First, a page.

Weekendish: Mathematical adventures and aging

  • 9 May 2014

A round-up of some of the best long and short reads, as well as video, from the BBC News website this week, with your comments.

This week author Alex Bellos got to write about his two favourite subjects - Brazil and mathematics. This is the story about the South American's nation's favourite maths guy Malba Tahan, author of The Man Who Counted: A Collection of Mathematical Adventures published in the 1930s. The Arabian Nights-style tales recount everyday problems that are solved by a 13th Century Persian mathematician. The narrator and the mathamagician travel Persia and wander along the banks of the Tigris. Each story reveals Tahan's love of maths and fascination with Islamic science. But it turns out that the book was a literary hoax. Malba Tahan never existed. He was the pen-name of Julio Cesar de Mello e Souza, a maths teacher from Rio de Janeiro who never set foot in the Middle East. Brazilians didn't care about this literary sleight of hand - the author and his maths tales are held in as high a regard as the nation's footballers. The article was tweeted by none other than Brazil's publishing phenomenon Paulo Coelho @paulocoelho.

Brazil's other passion: Malba Tahan and The man who counted

Women wait to audition for the Baltimore Ravens' cheerleading squad

Two-four-six-eight, who do we appreciate? Cheerleaders.

Cheerleaders have special significance in the US, where they stand for wholesome beauty and all-American charm. Only thing is many of them feel under-appreciated by their teams. Women from the Oakland Raiders, Cincinnati Bengals and Buffalo Bills have all filed lawsuits claiming the teams don't pay them a fair wage. Kate Dailey outlined the perks and the challenges associated with the discipline. Here are some of the negatives - heckling and groping and unpaid gigs. Oh, and a few rules like this one: "Always avoid: Politics, religion, sexual references… Inappropriate jokes, strong opinions, gossip, saying "I" or "me" too often."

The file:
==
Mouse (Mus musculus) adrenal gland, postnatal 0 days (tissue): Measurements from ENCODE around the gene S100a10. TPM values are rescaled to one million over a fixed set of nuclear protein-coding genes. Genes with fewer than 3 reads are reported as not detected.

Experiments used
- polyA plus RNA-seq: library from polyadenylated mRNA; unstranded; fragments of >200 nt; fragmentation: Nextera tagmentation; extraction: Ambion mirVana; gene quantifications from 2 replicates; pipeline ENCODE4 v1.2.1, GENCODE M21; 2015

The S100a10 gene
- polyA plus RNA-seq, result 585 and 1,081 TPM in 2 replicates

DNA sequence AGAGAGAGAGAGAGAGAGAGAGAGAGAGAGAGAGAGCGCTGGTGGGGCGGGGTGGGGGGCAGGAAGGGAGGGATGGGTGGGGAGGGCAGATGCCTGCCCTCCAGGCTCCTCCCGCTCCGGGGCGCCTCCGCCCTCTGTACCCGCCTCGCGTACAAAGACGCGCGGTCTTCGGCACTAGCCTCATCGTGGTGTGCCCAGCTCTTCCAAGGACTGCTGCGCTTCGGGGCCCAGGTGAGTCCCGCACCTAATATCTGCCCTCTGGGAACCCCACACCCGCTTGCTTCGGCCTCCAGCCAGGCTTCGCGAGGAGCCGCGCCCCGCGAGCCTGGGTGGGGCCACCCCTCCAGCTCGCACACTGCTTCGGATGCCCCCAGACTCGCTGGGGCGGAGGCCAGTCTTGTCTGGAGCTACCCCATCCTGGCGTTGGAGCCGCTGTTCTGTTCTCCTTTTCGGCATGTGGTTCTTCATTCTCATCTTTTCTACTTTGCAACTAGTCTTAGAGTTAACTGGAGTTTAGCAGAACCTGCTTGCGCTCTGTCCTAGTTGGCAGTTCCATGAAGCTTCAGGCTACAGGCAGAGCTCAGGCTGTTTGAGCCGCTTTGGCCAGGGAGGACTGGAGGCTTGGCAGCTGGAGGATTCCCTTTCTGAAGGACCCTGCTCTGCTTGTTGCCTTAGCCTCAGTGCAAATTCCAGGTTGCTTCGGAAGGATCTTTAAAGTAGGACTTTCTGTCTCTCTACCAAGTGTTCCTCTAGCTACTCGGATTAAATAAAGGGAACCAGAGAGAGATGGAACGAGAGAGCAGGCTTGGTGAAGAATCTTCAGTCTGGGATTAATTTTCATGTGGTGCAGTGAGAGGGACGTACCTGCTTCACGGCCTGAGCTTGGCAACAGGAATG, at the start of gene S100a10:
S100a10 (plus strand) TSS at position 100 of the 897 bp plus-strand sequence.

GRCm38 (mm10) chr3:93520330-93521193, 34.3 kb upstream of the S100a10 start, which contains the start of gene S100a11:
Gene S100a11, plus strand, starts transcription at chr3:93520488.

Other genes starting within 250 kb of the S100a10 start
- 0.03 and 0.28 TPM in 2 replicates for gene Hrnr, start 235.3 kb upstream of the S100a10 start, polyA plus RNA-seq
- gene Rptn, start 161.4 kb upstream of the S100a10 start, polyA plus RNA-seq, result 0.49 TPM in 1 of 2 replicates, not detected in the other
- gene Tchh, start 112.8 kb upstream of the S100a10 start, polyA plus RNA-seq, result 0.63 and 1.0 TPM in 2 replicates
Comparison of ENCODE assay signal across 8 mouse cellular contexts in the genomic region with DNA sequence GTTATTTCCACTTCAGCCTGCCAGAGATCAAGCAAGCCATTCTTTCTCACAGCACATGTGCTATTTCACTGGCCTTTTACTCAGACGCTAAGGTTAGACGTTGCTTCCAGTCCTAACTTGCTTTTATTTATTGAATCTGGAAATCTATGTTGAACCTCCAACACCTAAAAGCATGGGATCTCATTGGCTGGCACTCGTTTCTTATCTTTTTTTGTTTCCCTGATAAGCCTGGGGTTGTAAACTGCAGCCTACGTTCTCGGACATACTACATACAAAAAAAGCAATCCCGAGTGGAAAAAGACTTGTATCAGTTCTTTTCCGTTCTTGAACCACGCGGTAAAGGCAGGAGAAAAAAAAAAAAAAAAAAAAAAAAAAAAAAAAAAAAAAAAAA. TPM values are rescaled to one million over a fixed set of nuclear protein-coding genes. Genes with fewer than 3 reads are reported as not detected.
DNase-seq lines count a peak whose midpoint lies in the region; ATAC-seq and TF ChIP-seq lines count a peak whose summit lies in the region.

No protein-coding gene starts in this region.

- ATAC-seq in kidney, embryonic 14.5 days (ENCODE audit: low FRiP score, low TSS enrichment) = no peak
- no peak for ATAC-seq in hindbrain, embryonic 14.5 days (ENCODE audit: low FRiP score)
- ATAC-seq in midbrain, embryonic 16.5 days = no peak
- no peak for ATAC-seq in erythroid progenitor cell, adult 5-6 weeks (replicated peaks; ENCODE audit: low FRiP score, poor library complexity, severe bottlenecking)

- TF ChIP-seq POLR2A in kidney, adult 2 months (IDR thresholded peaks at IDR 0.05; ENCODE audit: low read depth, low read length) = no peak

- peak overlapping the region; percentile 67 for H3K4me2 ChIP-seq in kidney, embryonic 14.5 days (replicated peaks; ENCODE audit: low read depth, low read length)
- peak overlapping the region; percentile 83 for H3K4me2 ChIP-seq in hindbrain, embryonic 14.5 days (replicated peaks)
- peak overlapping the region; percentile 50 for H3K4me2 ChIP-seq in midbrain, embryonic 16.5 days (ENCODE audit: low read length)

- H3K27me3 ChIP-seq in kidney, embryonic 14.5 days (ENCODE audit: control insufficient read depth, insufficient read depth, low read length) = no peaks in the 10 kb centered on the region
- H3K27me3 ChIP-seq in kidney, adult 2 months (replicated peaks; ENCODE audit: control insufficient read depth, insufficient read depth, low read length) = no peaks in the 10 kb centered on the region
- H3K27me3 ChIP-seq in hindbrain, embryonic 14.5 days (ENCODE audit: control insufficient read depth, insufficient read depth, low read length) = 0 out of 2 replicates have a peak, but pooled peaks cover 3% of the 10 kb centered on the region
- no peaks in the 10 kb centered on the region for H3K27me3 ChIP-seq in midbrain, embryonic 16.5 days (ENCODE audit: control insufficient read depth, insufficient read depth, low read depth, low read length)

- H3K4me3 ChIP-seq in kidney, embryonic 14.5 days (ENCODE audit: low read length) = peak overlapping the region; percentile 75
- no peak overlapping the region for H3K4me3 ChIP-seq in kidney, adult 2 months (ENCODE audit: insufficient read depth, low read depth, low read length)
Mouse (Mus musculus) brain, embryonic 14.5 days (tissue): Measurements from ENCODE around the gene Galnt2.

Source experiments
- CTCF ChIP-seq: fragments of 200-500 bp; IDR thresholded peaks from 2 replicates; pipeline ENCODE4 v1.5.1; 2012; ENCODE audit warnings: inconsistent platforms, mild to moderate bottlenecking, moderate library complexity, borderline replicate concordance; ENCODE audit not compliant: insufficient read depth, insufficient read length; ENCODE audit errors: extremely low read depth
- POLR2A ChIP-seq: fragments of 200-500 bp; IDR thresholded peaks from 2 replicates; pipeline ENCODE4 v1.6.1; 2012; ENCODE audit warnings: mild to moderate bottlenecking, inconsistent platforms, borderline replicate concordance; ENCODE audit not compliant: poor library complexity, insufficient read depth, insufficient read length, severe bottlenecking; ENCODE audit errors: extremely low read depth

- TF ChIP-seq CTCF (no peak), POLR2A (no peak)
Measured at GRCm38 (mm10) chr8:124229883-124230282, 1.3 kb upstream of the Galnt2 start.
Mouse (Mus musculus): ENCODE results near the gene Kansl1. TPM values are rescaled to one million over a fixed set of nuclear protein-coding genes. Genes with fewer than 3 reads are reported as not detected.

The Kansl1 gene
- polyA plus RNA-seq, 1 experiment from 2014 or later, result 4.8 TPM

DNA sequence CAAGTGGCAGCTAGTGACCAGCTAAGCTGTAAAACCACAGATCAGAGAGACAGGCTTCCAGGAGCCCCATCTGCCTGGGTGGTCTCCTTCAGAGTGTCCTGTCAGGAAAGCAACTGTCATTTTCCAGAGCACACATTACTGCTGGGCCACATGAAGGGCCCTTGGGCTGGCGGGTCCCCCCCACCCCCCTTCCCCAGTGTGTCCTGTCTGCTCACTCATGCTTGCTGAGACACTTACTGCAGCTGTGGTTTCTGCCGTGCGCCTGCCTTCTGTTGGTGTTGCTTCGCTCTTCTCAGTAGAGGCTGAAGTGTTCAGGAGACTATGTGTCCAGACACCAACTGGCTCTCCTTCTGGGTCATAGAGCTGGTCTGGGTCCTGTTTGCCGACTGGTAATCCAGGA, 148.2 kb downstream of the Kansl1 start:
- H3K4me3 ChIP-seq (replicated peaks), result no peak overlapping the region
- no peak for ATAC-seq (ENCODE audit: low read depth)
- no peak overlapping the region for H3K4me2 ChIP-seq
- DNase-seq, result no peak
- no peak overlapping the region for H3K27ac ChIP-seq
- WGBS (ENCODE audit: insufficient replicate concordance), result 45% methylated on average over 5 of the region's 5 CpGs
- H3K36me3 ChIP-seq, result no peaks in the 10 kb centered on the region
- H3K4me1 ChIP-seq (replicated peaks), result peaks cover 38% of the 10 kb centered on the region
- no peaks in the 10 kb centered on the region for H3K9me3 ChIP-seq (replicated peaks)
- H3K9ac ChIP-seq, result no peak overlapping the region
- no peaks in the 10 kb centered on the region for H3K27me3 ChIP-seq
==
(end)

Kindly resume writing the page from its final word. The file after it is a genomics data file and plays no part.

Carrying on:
Uh-huh, GO TEAM.

David Andress ‏@ProfDaveAndress tweets: "Read this. Get to the point where you gag in disbelief. Welcome to America...", while Stacey Slager ‏@yarnsalad adds: "The strange demands of life as a cheerleader // as much as I oppose professional sports, these gals deserve fair pay".

The strange demands of life as a cheerleader

Moving on to a different sport. Ian Shoesmith used the occasion of the forthcoming World Cup to take a trip down memory lane and into his Panini sticker album. For the uninitiated, these glossy stickers bearing the mug shots of footballers were first produced in 1970. They are the black hole into which the pocket money of many a school child has disappeared. Those children are now adults. And they still collect. For their offspring, of course. Mike Rylands left this message on Facebook: I went to buy some stickers from the local newsagent the other day and the lady behind the counter asked if 'he' needed an album. I told her rather quietly that, erm 'he' already had an album!!"

The adults who get misty-eyed over Panini World Cup stickers

Christchurch in Dorset has one of the largest populations of older people in the UK. Sean Coughlan and Paul Kerley visited and discovered that "old" is too vague a term to fully describe the 31% of the local population that are over 65. In this seaside enclave of the elderly, there are many different types of old - Peter Pan pensioners in jeans, bohemians, the super-fit in immaculate cycling gear, lean and polished uber-pensioner couples, slow-movers with walking aids, lone elderly figures staring out to sea. "Long life is seen as a mixed blessing. Old age is seen as an enemy rather than as an experienced guide." IZA World of Labor ‏@IZAWorldofLabor tweets: "Older people continue to play an active part in town businesses - interesting article on an aging population". SPARK Qual Research adds: "The town thronged with old people, why do we have difficulty embracing an older population?"

The town thronged with old people

Another view of the ageing process came from cartoonist Tony Husband, whose illustrated tale of his own father's decline into dementia is being published as a book and was also in the Daily Mail this week. Husband narrates the scenes as if his father, who has now died, was observing the scene even when it's about his own loss of memory. "My memories were confused, jumbled... nothing made sense, the world I knew was disappearing, it didn't make sense and I presume I didn't either," he says, in a way which will resonate with many families.

Daily Mail: The Saddest Goodbye

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